I know countless Scientologists who have children. I know hundreds — if not thousands — of staff members who have children. I know members of the Sea Organization who have raised children within that group.

Therefore your Sunday headline — No kids allowed — is a lie, pure and simple. But it is no less than what I expect from your newspaper.

I thank goodness that there are people in this society who do help others and who take responsibility for their own lives. The people you interviewed obviously don't do either.

Joanie Sigal, Clearwater

Interesting exercise to transpose the word Scientology for Nazi Party.

plenty more here...

Title: Re: New St Petersburg Times expose
Post by: Ididntcomeback on June 24, 2010, 10:16:25 AM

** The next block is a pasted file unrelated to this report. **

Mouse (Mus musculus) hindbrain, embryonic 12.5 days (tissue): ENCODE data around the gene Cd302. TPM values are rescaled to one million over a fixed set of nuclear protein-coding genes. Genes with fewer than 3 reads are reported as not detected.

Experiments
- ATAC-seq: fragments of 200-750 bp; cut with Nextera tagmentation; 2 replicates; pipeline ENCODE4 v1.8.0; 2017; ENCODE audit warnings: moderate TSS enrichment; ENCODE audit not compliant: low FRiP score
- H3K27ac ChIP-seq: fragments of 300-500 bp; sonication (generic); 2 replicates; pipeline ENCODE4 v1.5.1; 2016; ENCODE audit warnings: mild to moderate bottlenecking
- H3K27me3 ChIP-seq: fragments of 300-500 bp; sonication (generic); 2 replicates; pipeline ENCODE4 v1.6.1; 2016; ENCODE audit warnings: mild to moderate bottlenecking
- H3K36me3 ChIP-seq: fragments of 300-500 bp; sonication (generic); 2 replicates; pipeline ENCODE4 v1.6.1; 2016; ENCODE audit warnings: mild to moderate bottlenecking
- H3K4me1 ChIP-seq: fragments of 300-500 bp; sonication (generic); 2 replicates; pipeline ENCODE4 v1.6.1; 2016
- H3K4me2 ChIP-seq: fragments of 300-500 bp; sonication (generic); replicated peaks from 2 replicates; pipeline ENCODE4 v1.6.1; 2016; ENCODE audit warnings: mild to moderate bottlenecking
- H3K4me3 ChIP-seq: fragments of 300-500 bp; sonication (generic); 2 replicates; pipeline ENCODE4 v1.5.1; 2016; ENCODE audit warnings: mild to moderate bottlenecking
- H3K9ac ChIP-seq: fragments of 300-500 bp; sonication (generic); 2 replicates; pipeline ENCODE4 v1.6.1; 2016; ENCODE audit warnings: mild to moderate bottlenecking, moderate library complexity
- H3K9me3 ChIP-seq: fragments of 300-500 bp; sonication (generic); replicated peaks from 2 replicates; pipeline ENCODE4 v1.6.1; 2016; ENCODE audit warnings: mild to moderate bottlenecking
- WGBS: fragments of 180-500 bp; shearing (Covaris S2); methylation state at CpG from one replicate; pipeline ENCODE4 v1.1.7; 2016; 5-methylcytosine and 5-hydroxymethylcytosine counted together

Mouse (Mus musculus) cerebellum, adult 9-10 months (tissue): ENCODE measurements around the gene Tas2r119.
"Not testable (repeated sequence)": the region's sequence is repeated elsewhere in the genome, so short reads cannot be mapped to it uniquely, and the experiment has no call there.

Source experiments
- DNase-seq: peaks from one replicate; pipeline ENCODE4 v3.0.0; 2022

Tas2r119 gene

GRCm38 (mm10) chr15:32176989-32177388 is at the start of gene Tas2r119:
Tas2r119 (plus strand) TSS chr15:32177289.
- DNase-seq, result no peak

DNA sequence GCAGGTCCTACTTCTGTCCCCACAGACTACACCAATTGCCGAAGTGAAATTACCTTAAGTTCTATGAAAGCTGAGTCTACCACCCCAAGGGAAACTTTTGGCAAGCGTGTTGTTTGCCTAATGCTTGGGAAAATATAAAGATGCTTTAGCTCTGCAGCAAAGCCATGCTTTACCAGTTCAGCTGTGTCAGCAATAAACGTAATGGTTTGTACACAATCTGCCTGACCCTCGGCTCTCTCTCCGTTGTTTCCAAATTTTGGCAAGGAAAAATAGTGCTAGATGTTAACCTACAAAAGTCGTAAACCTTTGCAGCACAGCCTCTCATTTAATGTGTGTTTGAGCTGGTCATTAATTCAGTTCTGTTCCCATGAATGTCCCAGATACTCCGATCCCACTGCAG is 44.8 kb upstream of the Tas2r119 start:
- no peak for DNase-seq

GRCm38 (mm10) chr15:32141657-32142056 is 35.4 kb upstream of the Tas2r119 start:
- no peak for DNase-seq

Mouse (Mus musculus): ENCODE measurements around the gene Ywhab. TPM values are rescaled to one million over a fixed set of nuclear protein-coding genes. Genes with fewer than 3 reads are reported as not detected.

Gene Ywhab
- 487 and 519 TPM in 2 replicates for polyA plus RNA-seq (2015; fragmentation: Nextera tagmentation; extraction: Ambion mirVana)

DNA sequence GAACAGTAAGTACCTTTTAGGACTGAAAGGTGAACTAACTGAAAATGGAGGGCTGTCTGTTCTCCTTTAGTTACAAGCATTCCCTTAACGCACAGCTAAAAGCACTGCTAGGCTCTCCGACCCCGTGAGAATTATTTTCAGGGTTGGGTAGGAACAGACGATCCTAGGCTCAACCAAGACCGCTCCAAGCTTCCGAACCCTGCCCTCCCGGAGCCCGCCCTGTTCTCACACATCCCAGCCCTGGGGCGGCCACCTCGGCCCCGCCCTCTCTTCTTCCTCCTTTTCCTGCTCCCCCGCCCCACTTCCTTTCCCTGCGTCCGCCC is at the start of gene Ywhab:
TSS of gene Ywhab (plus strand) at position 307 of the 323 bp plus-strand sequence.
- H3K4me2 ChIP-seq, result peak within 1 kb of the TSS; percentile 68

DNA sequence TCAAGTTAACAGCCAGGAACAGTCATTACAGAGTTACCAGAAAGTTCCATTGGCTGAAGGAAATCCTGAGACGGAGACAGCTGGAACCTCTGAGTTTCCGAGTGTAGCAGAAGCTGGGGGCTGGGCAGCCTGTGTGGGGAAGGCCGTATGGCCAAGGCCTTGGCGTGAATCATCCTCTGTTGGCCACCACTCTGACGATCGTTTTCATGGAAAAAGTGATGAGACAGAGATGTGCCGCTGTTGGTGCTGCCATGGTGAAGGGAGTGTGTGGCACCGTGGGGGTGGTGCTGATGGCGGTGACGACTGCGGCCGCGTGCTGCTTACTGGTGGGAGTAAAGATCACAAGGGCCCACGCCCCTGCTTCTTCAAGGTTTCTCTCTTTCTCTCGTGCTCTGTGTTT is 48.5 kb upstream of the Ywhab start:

Published by "The St Petersburg Times" Jan 1980.

A twenty page booklet exposing the cult.
Fascinating reading.

Mrs. Hartwell vividly recalls the filming of a movie called The Unfathomable Man, which chronicled Hubbard's view of mankind from its beginning to the present.

BEFORE HUBBARD would visit the set, women with white gloves came to inspect the area for cleanliness. When it was determined that it needed a thorough cleaning to meet Hubbard's standards, the women with gloves produced a special soap and list of instructions for cleaning the set.

The walls had to be cleaned with only the special soap, the women insisted, and then rinsed with four clean waters, meaning that each time a sponge was dipped into a bucket, the bucket had to be emptied and refilled with fresh water. As a result, the cleaning of the set took hours to complete.